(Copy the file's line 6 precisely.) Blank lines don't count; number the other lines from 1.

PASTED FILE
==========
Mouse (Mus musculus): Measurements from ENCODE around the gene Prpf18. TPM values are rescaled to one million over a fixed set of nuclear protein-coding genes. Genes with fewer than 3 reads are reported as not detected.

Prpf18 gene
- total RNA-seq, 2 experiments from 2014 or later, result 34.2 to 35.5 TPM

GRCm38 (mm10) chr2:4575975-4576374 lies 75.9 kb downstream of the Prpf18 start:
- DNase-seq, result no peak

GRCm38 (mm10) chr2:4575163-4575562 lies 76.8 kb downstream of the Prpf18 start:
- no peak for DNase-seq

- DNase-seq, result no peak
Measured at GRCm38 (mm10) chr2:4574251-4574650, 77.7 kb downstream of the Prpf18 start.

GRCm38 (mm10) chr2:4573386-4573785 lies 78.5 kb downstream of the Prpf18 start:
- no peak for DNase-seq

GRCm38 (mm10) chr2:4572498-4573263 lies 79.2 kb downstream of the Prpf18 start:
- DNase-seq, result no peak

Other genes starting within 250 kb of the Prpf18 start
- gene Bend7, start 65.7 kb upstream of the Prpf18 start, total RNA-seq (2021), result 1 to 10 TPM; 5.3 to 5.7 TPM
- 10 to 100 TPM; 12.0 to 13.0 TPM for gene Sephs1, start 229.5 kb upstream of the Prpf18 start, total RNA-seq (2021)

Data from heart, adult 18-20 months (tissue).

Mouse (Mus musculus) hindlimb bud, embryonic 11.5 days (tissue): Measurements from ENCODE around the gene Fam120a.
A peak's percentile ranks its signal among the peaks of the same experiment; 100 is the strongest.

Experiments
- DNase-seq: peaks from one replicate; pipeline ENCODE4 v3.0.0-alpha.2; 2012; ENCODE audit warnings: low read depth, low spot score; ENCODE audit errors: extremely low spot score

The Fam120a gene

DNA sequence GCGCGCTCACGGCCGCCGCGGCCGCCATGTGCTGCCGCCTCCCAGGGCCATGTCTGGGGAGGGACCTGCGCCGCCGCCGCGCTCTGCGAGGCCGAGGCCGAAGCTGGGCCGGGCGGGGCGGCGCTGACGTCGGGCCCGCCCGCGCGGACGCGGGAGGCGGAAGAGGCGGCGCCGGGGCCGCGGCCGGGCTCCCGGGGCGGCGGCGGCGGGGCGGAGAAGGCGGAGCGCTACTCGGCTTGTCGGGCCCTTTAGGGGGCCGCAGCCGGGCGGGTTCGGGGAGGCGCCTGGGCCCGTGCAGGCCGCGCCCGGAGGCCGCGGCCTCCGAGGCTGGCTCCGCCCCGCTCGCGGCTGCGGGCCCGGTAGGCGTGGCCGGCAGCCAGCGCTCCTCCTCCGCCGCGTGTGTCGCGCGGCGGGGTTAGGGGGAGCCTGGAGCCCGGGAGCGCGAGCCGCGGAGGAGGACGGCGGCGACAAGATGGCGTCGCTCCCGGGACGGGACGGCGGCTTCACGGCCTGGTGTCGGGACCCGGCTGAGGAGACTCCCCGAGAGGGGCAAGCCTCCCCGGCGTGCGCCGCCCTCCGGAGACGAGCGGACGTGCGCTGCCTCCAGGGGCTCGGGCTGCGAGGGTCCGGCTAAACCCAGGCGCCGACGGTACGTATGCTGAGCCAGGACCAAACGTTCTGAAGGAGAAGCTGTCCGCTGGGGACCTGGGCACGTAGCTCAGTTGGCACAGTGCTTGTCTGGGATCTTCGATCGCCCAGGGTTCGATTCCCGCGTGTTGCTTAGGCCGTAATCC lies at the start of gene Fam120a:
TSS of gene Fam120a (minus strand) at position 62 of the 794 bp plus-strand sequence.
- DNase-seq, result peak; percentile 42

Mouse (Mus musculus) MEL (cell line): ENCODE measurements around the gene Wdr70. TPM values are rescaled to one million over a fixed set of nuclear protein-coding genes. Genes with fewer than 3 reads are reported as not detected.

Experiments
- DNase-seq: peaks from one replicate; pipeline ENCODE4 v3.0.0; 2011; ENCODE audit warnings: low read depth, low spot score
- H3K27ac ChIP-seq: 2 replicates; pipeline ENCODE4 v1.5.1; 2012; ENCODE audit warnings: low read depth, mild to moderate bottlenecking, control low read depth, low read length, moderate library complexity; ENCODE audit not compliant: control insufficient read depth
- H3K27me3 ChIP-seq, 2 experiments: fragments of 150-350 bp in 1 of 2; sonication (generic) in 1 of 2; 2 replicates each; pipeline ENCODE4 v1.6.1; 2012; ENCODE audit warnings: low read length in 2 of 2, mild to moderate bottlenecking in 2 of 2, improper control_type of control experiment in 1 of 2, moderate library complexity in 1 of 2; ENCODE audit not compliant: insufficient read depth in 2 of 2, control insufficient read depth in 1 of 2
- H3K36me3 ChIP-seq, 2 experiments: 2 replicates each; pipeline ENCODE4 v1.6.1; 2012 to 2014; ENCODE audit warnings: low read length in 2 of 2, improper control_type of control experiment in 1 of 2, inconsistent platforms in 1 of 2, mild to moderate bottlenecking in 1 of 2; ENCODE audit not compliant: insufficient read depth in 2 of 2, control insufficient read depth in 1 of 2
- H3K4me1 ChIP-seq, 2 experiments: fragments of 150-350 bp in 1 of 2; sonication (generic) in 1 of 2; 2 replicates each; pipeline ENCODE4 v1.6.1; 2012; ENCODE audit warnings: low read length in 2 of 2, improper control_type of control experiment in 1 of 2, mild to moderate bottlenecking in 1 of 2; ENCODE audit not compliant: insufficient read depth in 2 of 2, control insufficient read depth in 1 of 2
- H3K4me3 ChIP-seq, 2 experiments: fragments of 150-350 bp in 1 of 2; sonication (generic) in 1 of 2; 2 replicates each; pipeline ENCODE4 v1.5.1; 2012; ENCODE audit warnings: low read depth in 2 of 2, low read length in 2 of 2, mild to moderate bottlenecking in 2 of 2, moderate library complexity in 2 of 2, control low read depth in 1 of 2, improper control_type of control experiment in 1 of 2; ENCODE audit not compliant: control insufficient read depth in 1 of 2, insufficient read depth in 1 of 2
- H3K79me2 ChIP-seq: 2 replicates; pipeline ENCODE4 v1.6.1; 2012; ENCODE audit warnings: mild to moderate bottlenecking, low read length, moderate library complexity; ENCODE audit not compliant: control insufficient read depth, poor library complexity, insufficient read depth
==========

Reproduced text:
GRCm38 (mm10) chr2:4575163-4575562 lies 76.8 kb downstream of the Prpf18 start: